High, medium, and low habitat quality was assigned based on the degree to which the structural characteristics of an ecological system matched the preferred structural habitat characteristics for each species in the literature.
The percentage of observations associated with each ecological system relative to the percent of Montana covered by each ecological system was also used to guide assignments of habitat quality.
If you have any questions or comments on species associations with ecological systems, please contact Bryce Maxell at firstname.lastname@example.org
or (406) 444-3655.
Suggested Uses and Limitations
Species associations with ecological systems should be used to generate potential lists of species that may occupy broader landscapes for the purposes of landscape-level planning.
These potential lists of species should not be used in place of documented occurrences of species (this information can be requested at: http://mtnhp.org/requests/default.asp
) or systematic surveys for species and evaluations of habitat at a local site level by trained biologists.
Users of this information should be aware that the land cover data used to generate species associations is based on imagery from the late 1990s and early 2000s and was only intended to be used at broader landscape scales.
Land cover mapping accuracy is particularly problematic when the systems occur as small patches or where the land cover types have been altered over the past decade.
Thus, particular caution should be used when using the associations in assessments of smaller areas (e.g., evaluations of public land survey sections).
Finally, although a species may be associated with a particular ecological system within its known geographic range, portions of that ecological system may occur outside of the species’ known geographic range.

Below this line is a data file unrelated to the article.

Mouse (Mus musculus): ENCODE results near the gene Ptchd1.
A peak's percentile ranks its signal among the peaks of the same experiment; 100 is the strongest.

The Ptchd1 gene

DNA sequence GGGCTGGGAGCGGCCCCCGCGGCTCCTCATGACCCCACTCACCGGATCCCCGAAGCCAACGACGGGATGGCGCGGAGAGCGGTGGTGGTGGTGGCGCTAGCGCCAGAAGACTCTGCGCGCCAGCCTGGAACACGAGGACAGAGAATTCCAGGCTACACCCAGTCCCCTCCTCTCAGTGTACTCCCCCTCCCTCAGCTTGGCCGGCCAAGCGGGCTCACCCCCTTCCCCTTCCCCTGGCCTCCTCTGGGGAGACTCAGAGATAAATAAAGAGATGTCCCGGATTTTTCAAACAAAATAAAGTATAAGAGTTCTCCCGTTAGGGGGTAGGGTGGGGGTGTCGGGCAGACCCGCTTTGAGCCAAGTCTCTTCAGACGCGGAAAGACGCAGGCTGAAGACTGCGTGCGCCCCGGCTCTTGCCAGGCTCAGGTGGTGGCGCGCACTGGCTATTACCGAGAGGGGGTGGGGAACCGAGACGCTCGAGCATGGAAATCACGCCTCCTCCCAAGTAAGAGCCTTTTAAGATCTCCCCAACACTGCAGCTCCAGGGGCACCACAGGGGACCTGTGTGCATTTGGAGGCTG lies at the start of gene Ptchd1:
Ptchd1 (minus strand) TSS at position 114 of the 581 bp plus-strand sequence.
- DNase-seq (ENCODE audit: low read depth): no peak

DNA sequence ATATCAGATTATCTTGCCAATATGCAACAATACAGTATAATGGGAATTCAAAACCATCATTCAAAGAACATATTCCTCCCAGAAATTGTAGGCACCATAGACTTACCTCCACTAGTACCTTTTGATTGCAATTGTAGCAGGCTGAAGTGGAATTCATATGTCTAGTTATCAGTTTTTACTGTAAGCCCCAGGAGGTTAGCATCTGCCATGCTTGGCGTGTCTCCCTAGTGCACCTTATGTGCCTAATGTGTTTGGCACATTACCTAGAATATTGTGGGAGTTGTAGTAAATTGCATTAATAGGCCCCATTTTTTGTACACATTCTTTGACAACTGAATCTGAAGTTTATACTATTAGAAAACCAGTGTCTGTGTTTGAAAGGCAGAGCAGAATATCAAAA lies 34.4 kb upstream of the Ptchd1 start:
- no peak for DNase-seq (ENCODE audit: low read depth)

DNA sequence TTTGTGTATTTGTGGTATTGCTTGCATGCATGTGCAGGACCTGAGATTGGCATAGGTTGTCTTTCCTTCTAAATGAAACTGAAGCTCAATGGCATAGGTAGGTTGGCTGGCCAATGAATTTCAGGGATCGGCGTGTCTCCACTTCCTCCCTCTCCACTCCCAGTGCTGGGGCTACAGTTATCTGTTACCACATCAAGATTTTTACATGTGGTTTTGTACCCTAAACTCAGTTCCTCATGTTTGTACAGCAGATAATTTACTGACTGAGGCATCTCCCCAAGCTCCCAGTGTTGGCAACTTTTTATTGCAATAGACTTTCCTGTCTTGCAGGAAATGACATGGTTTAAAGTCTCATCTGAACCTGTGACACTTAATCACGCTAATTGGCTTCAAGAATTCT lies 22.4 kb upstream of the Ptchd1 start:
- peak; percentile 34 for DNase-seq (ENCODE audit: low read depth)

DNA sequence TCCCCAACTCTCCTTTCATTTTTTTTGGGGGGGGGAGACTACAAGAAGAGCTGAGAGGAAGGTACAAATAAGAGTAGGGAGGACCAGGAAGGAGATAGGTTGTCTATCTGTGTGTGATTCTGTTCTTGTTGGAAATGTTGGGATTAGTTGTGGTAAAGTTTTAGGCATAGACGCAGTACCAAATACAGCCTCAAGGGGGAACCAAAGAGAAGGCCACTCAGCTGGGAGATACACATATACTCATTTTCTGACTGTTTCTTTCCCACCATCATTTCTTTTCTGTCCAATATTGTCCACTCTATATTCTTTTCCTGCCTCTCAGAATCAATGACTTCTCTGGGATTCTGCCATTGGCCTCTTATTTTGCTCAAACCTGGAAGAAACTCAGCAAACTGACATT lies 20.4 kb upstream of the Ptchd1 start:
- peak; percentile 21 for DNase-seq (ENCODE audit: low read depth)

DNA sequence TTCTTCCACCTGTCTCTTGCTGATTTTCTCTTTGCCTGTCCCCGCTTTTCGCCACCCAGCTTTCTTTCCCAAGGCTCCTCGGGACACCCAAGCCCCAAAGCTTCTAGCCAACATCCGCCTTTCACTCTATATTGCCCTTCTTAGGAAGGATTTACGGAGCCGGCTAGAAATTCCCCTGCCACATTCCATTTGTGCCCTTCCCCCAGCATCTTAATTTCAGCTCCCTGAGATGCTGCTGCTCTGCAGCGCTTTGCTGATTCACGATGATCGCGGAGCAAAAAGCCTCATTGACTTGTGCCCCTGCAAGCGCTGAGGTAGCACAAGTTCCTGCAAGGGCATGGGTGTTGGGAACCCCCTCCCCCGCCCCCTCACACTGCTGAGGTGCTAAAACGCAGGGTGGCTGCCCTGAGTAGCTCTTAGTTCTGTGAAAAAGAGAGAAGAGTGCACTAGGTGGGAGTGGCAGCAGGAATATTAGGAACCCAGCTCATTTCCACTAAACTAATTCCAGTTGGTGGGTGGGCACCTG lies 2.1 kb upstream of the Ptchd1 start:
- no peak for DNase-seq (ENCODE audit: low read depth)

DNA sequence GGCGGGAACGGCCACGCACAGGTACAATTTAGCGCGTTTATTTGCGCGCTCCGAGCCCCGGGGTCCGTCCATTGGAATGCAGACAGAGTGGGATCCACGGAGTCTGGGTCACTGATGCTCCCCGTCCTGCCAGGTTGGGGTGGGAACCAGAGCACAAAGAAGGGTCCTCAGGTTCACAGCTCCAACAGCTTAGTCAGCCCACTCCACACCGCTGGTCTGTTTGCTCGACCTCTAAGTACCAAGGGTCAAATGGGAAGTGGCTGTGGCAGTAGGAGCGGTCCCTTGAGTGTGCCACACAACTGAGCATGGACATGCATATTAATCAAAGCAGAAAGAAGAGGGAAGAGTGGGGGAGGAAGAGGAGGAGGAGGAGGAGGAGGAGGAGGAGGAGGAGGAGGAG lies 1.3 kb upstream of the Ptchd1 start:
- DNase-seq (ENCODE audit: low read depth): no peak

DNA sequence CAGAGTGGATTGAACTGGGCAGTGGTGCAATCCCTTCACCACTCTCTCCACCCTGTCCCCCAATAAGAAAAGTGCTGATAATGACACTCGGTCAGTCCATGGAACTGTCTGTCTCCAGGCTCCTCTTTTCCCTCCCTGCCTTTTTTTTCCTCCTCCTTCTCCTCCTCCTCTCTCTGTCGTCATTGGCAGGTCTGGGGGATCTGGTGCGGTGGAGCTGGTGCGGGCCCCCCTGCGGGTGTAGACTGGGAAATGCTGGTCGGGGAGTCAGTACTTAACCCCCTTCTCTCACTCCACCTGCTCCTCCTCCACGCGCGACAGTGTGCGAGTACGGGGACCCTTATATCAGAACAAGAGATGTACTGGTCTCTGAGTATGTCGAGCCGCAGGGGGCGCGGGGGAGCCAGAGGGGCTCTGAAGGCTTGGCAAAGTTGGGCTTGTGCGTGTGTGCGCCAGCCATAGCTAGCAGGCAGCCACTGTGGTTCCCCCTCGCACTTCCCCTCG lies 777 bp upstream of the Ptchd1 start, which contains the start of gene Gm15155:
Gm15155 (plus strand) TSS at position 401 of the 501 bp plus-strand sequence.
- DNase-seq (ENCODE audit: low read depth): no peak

- Adams, R.A. 2003. Bats of the Rocky Mountain West; natural history, ecology, and conservation. Boulder, CO: University Press of Colorado. 289 p.
- Dobkin, D. S. 1992. Neotropical migrant land birds in the Northern Rockies and Great Plains. USDA Forest Service, Northern Region. Publication No. R1-93-34. Missoula, MT.
- Foresman, K.R. 2001. The wild mammals of Montana. Special Publication No. 12. Lawrence, KS: The American Society of Mammalogists. 278 p.
- Hart, M.M., W.A. Williams, P.C. Thornton, K.P. McLaughlin, C.M. Tobalske, B.A. Maxell, D.P. Hendricks, C.R. Peterson, and R.L. Redmond. 1998. Montana atlas of terrestrial vertebrates. Montana Cooperative Wildlife Research Unit, University of Montana, Missoula, MT. 1302 p.
- Hutto, R.L. and J.S. Young. 1999. Habitat relationships of landbirds in the Northern Region, USDA Forest Service, Rocky Mountain Research Station RMRS-GTR-32. 72 p.
- Maxell, B.A. 2000. Management of Montana’s amphibians: a review of factors that may present a risk to population viability and accounts on the identification, distribution, taxonomy, habitat use, natural history, and the status and conservation of individual species. Report to U.S. Forest Service Region 1. Missoula, MT: Wildlife Biology Program, University of Montana. 161 p.
- Werner, J.K., B.A. Maxell, P. Hendricks, and D. Flath. 2004. Amphibians and reptiles of Montana. Missoula, MT: Mountain Press Publishing Company. 262 p.
- Commonly Associated with these Ecological Systems
Shrubland, Steppe and Savanna Systems
Wetland and Riparian Systems
- Occasionally Associated with these Ecological Systems
Forest and Woodland Systems
Sparse and Barren Systems
Wetland and Riparian Systems
Chicks eat mostly insects (60%); juveniles mostly forbs (75%) (dandelion and salsify); adults mostly big sagebrush and dandelion (79%) (Peterson 1969, Martin 1965).